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filmscanners: Re: File sizes, file formats, etc. for printing 8.5 x 11and 13 x17...

At 8:44 AM -0600 2/27/01, Marvin Demuth wrote:
>As I prepare for scanning for these size prints, it will help me, and I
>suspect others, if some of you scanning for quality 8.5 x 11 and 13 x 17
>prints from 35mm in either b & w or color will comment on:
>1. The typical file sizes you use at the printing stage and the ppi of your
>final scans.
>2. The file format of the file at the printing stage.
>3. How you archive your final scans used for the printing, i.e. CDs, etc.
>4. The bpi and ppi confusion.

Hi Marvin,
        You will probably get a number of different opinions on this, 
and they may all be good.

        1. In my case, I always scan at the optical resolution of the 
scanner (2720 ppi with my Canon FS 2710). This gives a file of about 
26.5 Mb (assuming you are using an 8-bit file).
        For printing I resize to the size I want in Photoshop's Image 
Size ("Resample Image" unclicked) and let the resolution fall where 
it may. There have been many discussions on the "ideal" image file 
resolution for Epson printers, but the consensus seems to be 
somewhere between 240 ppi and 360 ppi. My tests showed that there was 
some improvement in going up from 240 to 300 to 360, but that there 
was no degradation of the print using odd resolutions such as 347 ppi 
or 353.753 ppi. Some people have claimed that using odd values for 
resolution affects the quality of their prints, but I haven't found 
that to be the case.
        As it happens, 360 ppi gives you about 10.3 x 7, which is the 
maximum printable length on the Letter setting, and 240 ppi gives 
about 10.5 x 15.5, a handy size for A3 or 11x17 paper.
        2. I usually use .psd files for printing, but .tifs do as well.
        3. I archive on CD-Rs. The consensus here seems to be to use 
gold-dye CD-Rs for maximum file stability. Good formats again include 
.psd or .tif, but TIFFSs can be read by more image programs than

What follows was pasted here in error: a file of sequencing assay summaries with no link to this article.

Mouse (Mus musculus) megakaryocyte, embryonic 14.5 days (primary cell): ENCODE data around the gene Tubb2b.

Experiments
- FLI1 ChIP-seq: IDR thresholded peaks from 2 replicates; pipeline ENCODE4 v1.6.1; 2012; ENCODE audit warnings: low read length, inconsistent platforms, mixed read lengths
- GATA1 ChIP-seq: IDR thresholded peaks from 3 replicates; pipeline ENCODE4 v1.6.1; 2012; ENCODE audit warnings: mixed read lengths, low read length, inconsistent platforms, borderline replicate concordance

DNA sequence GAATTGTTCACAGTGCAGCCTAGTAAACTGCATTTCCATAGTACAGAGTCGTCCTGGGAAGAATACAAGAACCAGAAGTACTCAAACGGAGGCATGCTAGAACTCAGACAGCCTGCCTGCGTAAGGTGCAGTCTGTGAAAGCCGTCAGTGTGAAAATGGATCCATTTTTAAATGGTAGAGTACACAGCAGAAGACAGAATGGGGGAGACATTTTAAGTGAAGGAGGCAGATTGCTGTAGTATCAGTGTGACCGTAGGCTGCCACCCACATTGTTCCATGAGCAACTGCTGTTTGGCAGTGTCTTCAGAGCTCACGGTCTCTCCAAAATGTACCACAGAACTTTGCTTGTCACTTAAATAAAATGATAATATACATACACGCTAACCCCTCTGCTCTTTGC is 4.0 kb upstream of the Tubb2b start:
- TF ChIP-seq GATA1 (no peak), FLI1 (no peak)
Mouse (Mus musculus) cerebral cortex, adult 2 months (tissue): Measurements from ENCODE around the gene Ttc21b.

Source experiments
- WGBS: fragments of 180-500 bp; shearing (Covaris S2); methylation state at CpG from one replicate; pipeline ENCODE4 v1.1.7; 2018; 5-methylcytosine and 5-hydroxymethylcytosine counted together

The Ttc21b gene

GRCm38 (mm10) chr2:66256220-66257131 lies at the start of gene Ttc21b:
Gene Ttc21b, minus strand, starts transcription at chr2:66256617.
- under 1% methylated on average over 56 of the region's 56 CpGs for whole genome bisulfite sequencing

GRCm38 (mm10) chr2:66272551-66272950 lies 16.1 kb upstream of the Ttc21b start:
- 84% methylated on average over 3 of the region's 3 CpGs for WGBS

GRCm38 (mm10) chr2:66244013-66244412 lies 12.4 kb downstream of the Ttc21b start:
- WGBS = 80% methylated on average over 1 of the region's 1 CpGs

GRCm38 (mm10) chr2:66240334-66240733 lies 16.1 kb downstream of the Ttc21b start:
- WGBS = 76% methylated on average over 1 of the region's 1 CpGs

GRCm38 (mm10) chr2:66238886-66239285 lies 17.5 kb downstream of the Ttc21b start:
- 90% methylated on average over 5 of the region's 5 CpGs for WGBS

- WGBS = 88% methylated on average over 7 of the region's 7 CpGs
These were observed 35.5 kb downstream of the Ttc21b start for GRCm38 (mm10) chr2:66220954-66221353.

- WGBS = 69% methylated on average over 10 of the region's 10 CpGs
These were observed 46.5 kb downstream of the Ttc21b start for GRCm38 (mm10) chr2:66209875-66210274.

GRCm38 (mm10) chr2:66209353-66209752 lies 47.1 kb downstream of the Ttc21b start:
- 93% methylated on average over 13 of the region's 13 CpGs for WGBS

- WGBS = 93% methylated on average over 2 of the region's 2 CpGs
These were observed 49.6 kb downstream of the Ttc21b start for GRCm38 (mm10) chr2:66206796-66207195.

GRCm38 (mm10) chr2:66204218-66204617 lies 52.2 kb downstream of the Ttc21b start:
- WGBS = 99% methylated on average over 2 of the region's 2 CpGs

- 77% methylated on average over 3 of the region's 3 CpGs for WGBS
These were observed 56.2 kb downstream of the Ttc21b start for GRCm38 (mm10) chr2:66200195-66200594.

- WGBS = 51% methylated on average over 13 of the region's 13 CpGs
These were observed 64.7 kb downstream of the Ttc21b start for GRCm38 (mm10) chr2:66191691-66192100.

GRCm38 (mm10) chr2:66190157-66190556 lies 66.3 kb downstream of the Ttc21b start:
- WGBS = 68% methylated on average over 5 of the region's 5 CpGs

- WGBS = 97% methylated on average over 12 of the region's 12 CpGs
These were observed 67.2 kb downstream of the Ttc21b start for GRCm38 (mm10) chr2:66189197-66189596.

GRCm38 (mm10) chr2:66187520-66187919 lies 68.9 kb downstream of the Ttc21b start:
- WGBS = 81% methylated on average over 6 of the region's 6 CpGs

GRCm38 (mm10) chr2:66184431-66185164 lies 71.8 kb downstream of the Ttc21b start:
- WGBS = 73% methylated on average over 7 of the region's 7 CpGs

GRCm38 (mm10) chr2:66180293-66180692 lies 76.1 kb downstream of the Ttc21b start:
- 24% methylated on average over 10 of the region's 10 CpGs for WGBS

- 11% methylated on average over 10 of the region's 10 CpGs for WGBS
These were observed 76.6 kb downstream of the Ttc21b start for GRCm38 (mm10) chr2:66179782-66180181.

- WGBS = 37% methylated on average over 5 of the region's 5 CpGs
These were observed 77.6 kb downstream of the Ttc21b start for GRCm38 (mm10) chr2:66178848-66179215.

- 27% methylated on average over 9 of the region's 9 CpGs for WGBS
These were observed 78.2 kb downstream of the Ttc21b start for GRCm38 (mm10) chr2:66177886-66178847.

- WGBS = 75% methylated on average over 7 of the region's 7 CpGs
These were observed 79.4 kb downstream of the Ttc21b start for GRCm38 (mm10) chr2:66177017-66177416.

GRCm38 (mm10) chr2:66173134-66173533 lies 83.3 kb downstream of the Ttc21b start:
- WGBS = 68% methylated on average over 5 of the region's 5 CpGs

Photoshop documents.
        4. I'm not sure what you mean. Do you mean dpi? If so, dpi is 
a convention used by printers, but it is less meaningful with 
printers such as Epsons, which use a random dithering pattern to lay 
down ink drops. The common values of 720x720dpi or 1440 x720 dpi used 
by Epson don't mean much, except that 1440 usually gives a smoother 
output with less horizontal banding. It refers to a smaller 
incremental movement of the paper as it goes through the printer, not 
that the printer is putting out more dots of ink per inch.
        Ppi is strictly a digital notation that describes the number 
of pixels making up an image. For example, a raw scan from a Canon 
FS2710 is 2720 ppi, but if you printed the image, it would  only be 
about 1x1.5 inches, the size of a 35mm frame. That makes the number 
of pixels about 2600 by 3700, or about 26.5 Mb (depending on how 
close to the edge it is cropped). Thsi information shows up in the 
Image Size box. As noted above, this image can be resized at will - 
lowering the resolution automatically increases the size it will 
print. This makes no difference to how it looks on your monitor - 
Photoshop for example always shows a % number at the top of the 
screen. This relates to how image pixels relate to screen pixels. 
This gets complicated by what resolution your monitor screen is set 
to, so I'll leave it at  that. For the most accurate view of your 
image, use100%, as this gives one screen pixel for each image pixel. 
You will find your images look better at the even divisions of 100% 
(12.5%, 25%, 50%) than at the odd numbers like 33.3% and 66.7%.
        I hope this isn't too confusing. I see other answers are 
starting to appear, so I'll leave it here.

Roger Smith


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